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Like It Is

The only one

/ 05:24 AM August 10, 2017

Recent headlines raise an issue that I’ve long argued for (I seem to have lots of issues I’ve long argued for; either decision-makers are not listening, or I’m easily ignored), and that’s divorce.

Andy Bautista’s tribulations bring the issue back to the fore shortly after Speaker Pantaleon Alvarez’s problems surfaced. In Congress, House Bill No. 4408 is calling for it. About time, too. It was tried some years back but it failed because the Catholic Church complained. Yet other Catholic countries don’t. The Philippines is the only country in the world that doesn’t allow divorce (the Vatican doesn’t either, but that doesn’t count). Close to 200 countries representing more than 7 billion people allow those more than 7 billion people to make their own decision on what’s best for them. To be guided by their own conscience, and not some outside body’s dictate. One country of 103 million is denied what more than 7 billion can enjoy.


Surely that must tell the Filipino clergy something. Are they the only ones in the world who are right? Other Catholic countries allow it, so what’s so special about here?

Let me quote from what I wrote four years ago (“Yes to divorce,” 1/10/13), when then Speaker Sonny Belmonte introduced a bill calling for it. I first wrote about it in 2010.

Here’s what I said: “The Philippines is the ONLY COUNTRY in the world that doesn’t permit divorce. That includes ALL the predominantly Catholic countries in the world: Italy, the home of the Vatican (a small state, not a country, that doesn’t permit divorce; but since the Vatican is composed of mostly celibate religious, it hardly needs divorce), Spain, Poland, Colombia and Mexico—they all permit divorce even if they are 80-to-90-percent Catholic. Maybe the Church there has opposed it, but the state has recognized the right of couples to choose the life they want.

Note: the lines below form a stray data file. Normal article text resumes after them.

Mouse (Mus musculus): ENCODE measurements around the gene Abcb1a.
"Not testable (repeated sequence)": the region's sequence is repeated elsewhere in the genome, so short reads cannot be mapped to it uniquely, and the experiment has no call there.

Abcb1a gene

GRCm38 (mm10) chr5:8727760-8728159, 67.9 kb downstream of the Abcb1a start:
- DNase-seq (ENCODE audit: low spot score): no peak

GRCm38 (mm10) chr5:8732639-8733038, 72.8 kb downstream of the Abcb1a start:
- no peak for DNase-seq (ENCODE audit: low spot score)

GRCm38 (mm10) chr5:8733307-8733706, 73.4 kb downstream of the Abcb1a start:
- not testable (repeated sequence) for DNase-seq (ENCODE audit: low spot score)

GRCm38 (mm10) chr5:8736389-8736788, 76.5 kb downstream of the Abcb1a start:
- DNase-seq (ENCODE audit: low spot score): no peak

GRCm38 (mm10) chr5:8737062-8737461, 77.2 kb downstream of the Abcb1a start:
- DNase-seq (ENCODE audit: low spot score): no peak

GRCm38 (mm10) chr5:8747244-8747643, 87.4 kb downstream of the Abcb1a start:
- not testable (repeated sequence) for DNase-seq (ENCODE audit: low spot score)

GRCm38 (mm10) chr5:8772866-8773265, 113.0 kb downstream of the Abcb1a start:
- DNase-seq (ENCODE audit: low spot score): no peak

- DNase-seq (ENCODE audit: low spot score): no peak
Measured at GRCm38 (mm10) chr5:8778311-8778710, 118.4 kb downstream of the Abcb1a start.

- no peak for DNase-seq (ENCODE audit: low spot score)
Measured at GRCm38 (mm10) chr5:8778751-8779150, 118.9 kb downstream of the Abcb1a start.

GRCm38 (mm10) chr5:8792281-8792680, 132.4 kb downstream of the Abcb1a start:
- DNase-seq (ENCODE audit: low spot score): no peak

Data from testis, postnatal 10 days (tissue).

“If everyone except you believes in or does something, isn’t it just possible you could be wrong?

“The second point is: What kind of family life? I believe God put us on this world to enjoy life, not to suffer in misery. That’s what purgatory and (for some I could name) hell are for. There are two purposes for marriage as I, a layman, see it. One is to bear children and raise them to become successful, happy adults. The second is to provide a companion with whom to go through life happily, contentedly, and, can I say, in a satisfying and pleasurable companionship.

“What kind of life do two people who can’t stand each other have? What kind of environment do their kids suffer in, with two fighting, miserable parents? What chance of a successful, happy life do they have?

“I was divorced; in Australia it’s allowed. I’ve had 33 years (now 38) of a wonderful life with a wonderful second wife, happy, contented, and, yes, satisfied. And we have two (not 10) great kids who got a solid education and have started successful careers.

“My first wife had a happy life with her second husband until she died a few years back. Would God say this is wrong? If so, it’s not a god I’d want to believe in.

“The point that the bishops can have, and I’d fully support, is that any divorce must consider what is best for the children first. This must be the primary role in the divorce court (separate courts are needed). As long as the kids will be fully supported in whatever way is best, then divorce should be granted.


“So, let’s give Filipinos a fulfilling life. Let’s allow divorce, not reserve it for the rich under the farcical excuse of annulment. The poor deserve a happy life, too. We are not trying to destroy families, we’re trying to give the best opportunity for people to have happy families. Is that so wrong?”

An SWS survey in 2014 found that 60 percent of the public supported divorce. Only 29 percent opposed it. And in a secular society, which this is, Congress is obliged to listen to the public, not to the Catholic Church. The government serves all Filipinos, not just the 81 percent that are Catholics.

Congress must listen to the majority of Filipinos who want divorce. They are the representatives of the people, and the people have spoken. To confirm the people’s wishes, a new survey should be undertaken as part of the Congress review for HB 4408.

It’s time the Philippines joined the world. Read my previous columns:

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TAGS: Andres Bautista, Comelec, ill-gotten wealth, Like It Is, marriage dissolution, Patricia Paz Bautista, Peter Wallace
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